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Mastering HD PC Audio, Part 2

Following the PC Audio Chain for Blu-Ray Playback

Blu-ray Disc Playback

First and foremost, the PC must be equipped with an internal Blu-ray drive. We ignore the various methods for attaching a Sony PlayStation 3 with Blu-ray player, primarily because it can deliver high-definition audio more reliably and directly to a receiver or pre-amp/preprocessor without requiring a PC link-up. Please note also that USB 2.0 attached Blu-ray players are workable, because the 480 Mbps bandwidth they deliver can handle typical Blu-ray disc bandwidths available today (these top out at around 45 MBps, or 360 Mbps, while the Blu-ray.com FAQ, Item 1.7, indicates that maximum bitrates of 400 Mbps represent the upper end of what this technology can deliver).

Products are now available from an increasing number of vendors, including multiple models from Asus, LITE-ON, LG, NEC, Sony, and others, in a price range from $130 to $350. See Table 1 for some representative examples of these types of devices. This represents a major improvement since the last time we surveyed this field, when we had trouble finding any Blu-ray players that weren’t available primarily or only for OEM buyers, and where support for CD-ROM was mostly absent.

  • audioee
    Ed,

    On page 7, when you talk about the Asus HDAV1.3, you say the output opamps can be swapped and then refer to the Burr-Frown (should be Burr-Brown) PCM1796. The BB PCM1796 is a stereo DAC not an opamp. Someone might get confused and think they can swap the DACs. You should fix this.

    So why doesn't some company bite the bullet and design a solution that has a protected audio path that can work outside of MS PAP, instead of waiting for MS to get their act together on their PAP drivers? This would probably help those of us with XP as well, since PAP appears to be Vista only.



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  • Oddly enough it turns out that mis-spelling is taken directly from the ASUSTek site and it explicitly states that the DAC is replaceable. While rather odd seeming, and clearly incorrect insofar as the spelling of Burr-Brown goes, it is consistent with the press release...
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  • elpresidente2075
    All this to protect from ripping the raw audio/video streams. HDCP is the creator of all the trouble, and still quite easily circumvented by the end user, or the hardcore pirate. HDCP is going to stop NOONE from pirating the works that are being placed on Blu-Ray, and is only serving to frustrate not only customers but the manufacturers of both hardware and software.

    The only benefactors of HDCP are those who are making it, IE Digital Content Protection LLC. and their ilk. Too bad the executives at the MPAA are too focused on screwing their customers to actually work at MAKING money rather than "protecting" a possible future of milking money from old works.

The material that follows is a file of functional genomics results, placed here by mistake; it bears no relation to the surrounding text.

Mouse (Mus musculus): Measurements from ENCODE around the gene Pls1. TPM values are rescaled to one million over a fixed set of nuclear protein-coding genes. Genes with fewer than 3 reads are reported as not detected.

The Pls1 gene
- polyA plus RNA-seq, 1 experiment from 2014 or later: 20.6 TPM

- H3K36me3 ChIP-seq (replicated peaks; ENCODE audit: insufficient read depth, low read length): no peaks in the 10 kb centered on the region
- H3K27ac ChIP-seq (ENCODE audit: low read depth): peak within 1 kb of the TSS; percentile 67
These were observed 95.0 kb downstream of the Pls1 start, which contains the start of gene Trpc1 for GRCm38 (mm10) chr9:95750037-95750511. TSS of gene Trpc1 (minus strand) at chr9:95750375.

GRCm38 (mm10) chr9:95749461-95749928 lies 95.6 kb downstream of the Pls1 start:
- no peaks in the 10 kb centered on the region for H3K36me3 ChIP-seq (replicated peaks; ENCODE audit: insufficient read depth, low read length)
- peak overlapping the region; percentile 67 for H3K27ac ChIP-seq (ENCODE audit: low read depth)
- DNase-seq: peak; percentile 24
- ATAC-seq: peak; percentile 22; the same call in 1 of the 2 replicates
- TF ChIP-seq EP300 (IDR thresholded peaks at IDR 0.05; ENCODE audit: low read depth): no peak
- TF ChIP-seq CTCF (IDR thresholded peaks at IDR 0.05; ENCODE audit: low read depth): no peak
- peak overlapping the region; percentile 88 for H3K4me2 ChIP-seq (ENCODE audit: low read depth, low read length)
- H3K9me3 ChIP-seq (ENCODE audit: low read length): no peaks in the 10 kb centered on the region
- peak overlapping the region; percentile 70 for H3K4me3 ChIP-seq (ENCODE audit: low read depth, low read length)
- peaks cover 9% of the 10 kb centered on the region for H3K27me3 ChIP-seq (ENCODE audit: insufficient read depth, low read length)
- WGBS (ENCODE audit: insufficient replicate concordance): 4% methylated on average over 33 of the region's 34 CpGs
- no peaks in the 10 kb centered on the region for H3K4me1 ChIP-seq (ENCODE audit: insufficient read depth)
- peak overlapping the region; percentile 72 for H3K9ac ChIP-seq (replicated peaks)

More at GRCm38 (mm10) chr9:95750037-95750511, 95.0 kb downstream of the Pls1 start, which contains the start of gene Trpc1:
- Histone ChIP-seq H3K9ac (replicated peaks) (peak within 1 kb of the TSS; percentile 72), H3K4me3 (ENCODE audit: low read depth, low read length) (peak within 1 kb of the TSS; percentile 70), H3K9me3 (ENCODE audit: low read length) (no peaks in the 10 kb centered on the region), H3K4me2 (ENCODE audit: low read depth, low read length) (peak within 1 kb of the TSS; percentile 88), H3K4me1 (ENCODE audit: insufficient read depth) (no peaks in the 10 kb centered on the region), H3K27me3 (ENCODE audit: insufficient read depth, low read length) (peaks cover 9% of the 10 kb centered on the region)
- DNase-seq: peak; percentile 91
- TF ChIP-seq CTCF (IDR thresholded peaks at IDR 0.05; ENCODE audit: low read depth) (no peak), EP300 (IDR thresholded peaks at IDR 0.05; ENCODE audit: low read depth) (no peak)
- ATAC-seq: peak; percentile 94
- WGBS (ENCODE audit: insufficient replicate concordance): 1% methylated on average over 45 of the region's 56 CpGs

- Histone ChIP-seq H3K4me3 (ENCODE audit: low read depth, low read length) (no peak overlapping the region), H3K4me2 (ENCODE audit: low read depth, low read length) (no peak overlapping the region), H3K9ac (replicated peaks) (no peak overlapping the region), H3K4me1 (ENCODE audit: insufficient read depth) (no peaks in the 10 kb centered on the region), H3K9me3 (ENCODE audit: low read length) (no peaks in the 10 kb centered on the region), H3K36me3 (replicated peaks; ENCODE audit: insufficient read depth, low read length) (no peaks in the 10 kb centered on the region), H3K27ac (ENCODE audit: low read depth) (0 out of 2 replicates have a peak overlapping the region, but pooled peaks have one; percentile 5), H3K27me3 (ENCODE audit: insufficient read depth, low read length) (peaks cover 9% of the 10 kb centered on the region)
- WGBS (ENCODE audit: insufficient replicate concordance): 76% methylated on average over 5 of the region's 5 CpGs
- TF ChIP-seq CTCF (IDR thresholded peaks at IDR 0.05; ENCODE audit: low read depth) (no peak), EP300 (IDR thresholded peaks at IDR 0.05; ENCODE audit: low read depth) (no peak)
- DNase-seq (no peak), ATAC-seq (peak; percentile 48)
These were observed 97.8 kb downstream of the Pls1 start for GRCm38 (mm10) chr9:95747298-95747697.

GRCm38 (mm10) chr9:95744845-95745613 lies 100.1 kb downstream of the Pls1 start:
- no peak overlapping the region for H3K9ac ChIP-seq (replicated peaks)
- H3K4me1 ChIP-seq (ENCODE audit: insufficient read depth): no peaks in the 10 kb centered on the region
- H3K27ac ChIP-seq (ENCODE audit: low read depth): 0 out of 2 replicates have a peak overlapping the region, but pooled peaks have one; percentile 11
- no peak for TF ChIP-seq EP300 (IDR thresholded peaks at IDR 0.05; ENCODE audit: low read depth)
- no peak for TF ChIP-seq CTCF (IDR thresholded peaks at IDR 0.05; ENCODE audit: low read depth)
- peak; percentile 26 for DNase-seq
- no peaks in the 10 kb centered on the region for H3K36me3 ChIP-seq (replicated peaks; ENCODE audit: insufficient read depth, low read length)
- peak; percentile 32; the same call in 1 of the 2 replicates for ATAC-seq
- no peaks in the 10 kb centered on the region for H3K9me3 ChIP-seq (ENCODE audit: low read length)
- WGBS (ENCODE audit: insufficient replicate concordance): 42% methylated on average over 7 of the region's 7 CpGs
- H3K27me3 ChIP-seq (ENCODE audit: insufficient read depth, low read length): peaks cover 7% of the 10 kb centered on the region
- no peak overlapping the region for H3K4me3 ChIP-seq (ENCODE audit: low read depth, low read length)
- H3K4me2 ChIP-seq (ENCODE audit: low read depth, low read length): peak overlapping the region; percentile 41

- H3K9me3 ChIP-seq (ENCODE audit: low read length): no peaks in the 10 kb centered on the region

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  • gwolfman
    sorry, double post! :|
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  • gwolfman
    Thanks for part 2. I've been waiting on this for a while.

    "Likewise, the Radeon 4x000 graphics cards appear to promise a fuller melding of 7.1 LPCM and high-definition video in their circuitry through a single HDMI output, but they aren’t due to hit the market until around the same time, perhaps as early as late summer."
    Do you mean Radeon 4x00 / 4000 series? And they're out now.
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  • gwolfman
    Thanks for part 2. I've been waiting on this for a while.

    "Likewise, the Radeon 4x000 graphics cards appear to promise a fuller melding of 7.1 LPCM and high-definition video in their circuitry through a single HDMI output, but they aren’t due to hit the market until around the same time, perhaps as early as late summer."
    Do you mean Radeon 4x00 / 4000 series? And they're out now.
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  • AMD/ATI products from the 2000 series on (excepting the 2900) have all had connectorless input for HDMI sound. No SPDIF cable is required, as is the case for nVidia products. Plug in your 2000, HD 3000, or HD 4000 product, install the drivers, and voila sound at the HDMi interface. SPDIF cable bandwidth is not an issue. Other issues however do exist (as the article points out).
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  • What exactly is wrong with using the analog-outs on your sound card??
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  • Luscious
    This is a great article. I was considering the purchase of an HP s3500t to use as a compact HTPC. The current model allows for a Q9300 CPU, Blu-ray drive, 512MB 9500GS with HDMI out and an ATSC tuner with remote. It's a good-looking, compact, feature-packed box. I'm not too concerned with obtaining digital audio because the analog from the onboard 5.1 is fine and I'm only connecting the built-in speakers on the display. I'm assuming the only thing I need to get BD movies playing with this PC is the right playback software.
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  • Perhaps THG should investigate the quality of the Motherboard amplifiers.

    If the preamp in the PC was as good as the first stage of my Reciever/Amp, then the only downside of using the MB analog outputs would be the number of wires which to me is not a big deal.

    When I asked ASUS Support what the SNR for the P5K MB outputs are, they said they didn't know.

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